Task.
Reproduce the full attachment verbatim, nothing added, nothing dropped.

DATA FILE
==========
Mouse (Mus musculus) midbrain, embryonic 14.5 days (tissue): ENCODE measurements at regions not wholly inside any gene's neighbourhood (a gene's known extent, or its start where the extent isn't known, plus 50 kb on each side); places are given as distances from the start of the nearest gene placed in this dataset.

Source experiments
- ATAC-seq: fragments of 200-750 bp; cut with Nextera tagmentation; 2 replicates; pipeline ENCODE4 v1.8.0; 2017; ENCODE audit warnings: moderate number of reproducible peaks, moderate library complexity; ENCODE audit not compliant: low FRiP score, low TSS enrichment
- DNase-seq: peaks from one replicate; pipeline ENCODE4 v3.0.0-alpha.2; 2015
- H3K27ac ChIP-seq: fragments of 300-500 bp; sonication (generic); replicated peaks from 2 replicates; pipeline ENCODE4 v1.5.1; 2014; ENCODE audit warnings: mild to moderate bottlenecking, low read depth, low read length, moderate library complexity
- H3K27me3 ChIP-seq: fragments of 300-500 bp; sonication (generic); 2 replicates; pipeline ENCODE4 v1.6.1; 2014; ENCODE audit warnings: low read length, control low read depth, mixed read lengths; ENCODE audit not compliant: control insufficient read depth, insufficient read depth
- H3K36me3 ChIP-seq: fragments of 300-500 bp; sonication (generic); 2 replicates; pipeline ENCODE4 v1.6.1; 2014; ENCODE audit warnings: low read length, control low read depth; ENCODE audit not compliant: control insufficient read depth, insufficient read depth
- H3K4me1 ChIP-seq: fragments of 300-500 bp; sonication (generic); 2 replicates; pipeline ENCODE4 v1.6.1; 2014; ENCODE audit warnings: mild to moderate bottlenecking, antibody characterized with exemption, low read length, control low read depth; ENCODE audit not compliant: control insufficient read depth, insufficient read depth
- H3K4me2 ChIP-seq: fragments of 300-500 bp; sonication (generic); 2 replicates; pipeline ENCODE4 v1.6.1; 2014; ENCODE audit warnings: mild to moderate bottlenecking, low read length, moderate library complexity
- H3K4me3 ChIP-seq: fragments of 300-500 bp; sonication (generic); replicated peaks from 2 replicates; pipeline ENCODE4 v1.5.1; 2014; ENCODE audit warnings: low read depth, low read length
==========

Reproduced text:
Mouse (Mus musculus) midbrain, embryonic 14.5 days (tissue): ENCODE measurements at regions not wholly inside any gene's neighbourhood (a gene's known extent, or its start where the extent isn't known, plus 50 kb on each side); places are given as distances from the start of the nearest gene placed in this dataset.

Source experiments
- ATAC-seq: fragments of 200-750 bp; cut with Nextera tagmentation; 2 replicates; pipeline ENCODE4 v1.8.0; 2017; ENCODE audit warnings: moderate number of reproducible peaks, moderate library complexity; ENCODE audit not compliant: low FRiP score, low TSS enrichment
- DNase-seq: peaks from one replicate; pipeline ENCODE4 v3.0.0-alpha.2; 2015
- H3K27ac ChIP-seq: fragments of 300-500 bp; sonication (generic); replicated peaks from 2 replicates; pipeline ENCODE4 v1.5.1; 2014; ENCODE audit warnings: mild to moderate bottlenecking, low read depth, low read length, moderate library complexity
- H3K27me3 ChIP-seq: fragments of 300-500 bp; sonication (generic); 2 replicates; pipeline ENCODE4 v1.6.1; 2014; ENCODE audit warnings: low read length, control low read depth, mixed read lengths; ENCODE audit not compliant: control insufficient read depth, insufficient read depth
- H3K36me3 ChIP-seq: fragments of 300-500 bp; sonication (generic); 2 replicates; pipeline ENCODE4 v1.6.1; 2014; ENCODE audit warnings: low read length, control low read depth; ENCODE audit not compliant: control insufficient read depth, insufficient read depth
- H3K4me1 ChIP-seq: fragments of 300-500 bp; sonication (generic); 2 replicates; pipeline ENCODE4 v1.6.1; 2014; ENCODE audit warnings: mild to moderate bottlenecking, antibody characterized with exemption, low read length, control low read depth; ENCODE audit not compliant: control insufficient read depth, insufficient read depth
- H3K4me2 ChIP-seq: fragments of 300-500 bp; sonication (generic); 2 replicates; pipeline ENCODE4 v1.6.1; 2014; ENCODE audit warnings: mild to moderate bottlenecking, low read length, moderate library complexity
- H3K4me3 ChIP-seq: fragments of 300-500 bp; sonication (generic); replicated peaks from 2 replicates; pipeline ENCODE4 v1.5.1; 2014; ENCODE audit warnings: low read depth, low read length